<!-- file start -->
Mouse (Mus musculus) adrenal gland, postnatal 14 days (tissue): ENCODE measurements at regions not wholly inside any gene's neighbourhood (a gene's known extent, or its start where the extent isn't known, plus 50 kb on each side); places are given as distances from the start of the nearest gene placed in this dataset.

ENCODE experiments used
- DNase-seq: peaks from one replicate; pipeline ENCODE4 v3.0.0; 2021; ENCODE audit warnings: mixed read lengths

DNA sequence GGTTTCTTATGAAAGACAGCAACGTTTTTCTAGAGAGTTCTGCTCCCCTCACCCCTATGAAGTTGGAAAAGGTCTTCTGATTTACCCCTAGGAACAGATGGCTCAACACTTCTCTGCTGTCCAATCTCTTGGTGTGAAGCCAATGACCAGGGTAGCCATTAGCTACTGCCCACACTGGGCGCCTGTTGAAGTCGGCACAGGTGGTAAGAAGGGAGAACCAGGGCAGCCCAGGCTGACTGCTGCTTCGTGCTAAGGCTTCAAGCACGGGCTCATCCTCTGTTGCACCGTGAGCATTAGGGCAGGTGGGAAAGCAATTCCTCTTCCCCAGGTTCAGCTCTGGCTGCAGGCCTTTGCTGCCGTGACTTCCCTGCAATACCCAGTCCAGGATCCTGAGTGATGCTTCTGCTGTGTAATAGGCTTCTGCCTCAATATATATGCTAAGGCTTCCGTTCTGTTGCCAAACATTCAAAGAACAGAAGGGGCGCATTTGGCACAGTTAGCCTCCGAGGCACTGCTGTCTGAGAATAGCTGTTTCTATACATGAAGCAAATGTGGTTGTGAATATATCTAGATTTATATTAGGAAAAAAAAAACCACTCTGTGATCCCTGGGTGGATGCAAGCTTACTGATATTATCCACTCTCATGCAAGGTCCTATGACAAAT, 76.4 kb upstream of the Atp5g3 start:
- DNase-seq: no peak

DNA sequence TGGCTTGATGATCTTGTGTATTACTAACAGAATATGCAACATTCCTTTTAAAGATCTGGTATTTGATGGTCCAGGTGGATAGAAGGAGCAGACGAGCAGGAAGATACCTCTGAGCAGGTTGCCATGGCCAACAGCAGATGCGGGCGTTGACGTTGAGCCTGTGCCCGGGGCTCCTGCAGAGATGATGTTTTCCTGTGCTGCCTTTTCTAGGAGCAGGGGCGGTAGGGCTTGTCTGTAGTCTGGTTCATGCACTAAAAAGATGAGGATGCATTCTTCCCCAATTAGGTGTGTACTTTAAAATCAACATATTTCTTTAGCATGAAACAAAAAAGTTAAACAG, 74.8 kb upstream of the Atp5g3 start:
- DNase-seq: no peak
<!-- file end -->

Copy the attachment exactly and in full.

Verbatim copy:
Mouse (Mus musculus) adrenal gland, postnatal 14 days (tissue): ENCODE measurements at regions not wholly inside any gene's neighbourhood (a gene's known extent, or its start where the extent isn't known, plus 50 kb on each side); places are given as distances from the start of the nearest gene placed in this dataset.

ENCODE experiments used
- DNase-seq: peaks from one replicate; pipeline ENCODE4 v3.0.0; 2021; ENCODE audit warnings: mixed read lengths

DNA sequence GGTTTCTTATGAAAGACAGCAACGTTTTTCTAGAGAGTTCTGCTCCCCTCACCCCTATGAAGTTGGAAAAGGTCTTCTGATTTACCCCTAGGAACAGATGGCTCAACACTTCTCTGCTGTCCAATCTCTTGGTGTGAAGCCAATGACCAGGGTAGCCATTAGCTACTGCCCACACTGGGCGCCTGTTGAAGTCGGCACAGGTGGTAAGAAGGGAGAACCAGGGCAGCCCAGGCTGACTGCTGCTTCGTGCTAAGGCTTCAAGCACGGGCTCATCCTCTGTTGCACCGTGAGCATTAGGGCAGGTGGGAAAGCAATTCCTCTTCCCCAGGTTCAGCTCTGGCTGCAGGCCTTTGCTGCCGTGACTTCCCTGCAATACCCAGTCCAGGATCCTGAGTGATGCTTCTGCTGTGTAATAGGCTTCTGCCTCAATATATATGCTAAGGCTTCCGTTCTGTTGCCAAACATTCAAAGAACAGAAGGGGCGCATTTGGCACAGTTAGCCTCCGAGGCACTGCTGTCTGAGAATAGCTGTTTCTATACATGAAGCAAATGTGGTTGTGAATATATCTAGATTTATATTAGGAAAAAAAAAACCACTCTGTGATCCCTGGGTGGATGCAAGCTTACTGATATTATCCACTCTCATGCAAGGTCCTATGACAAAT, 76.4 kb upstream of the Atp5g3 start:
- DNase-seq: no peak

DNA sequence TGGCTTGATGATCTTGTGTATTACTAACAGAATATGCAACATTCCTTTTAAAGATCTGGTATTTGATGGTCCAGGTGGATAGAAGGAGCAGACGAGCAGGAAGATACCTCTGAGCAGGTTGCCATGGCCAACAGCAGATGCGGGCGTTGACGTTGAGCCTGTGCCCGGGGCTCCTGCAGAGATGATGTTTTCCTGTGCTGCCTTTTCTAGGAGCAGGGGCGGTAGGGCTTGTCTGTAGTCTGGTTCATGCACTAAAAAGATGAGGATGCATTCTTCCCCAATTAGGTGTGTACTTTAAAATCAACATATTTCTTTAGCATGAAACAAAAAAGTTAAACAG, 74.8 kb upstream of the Atp5g3 start:
- DNase-seq: no peak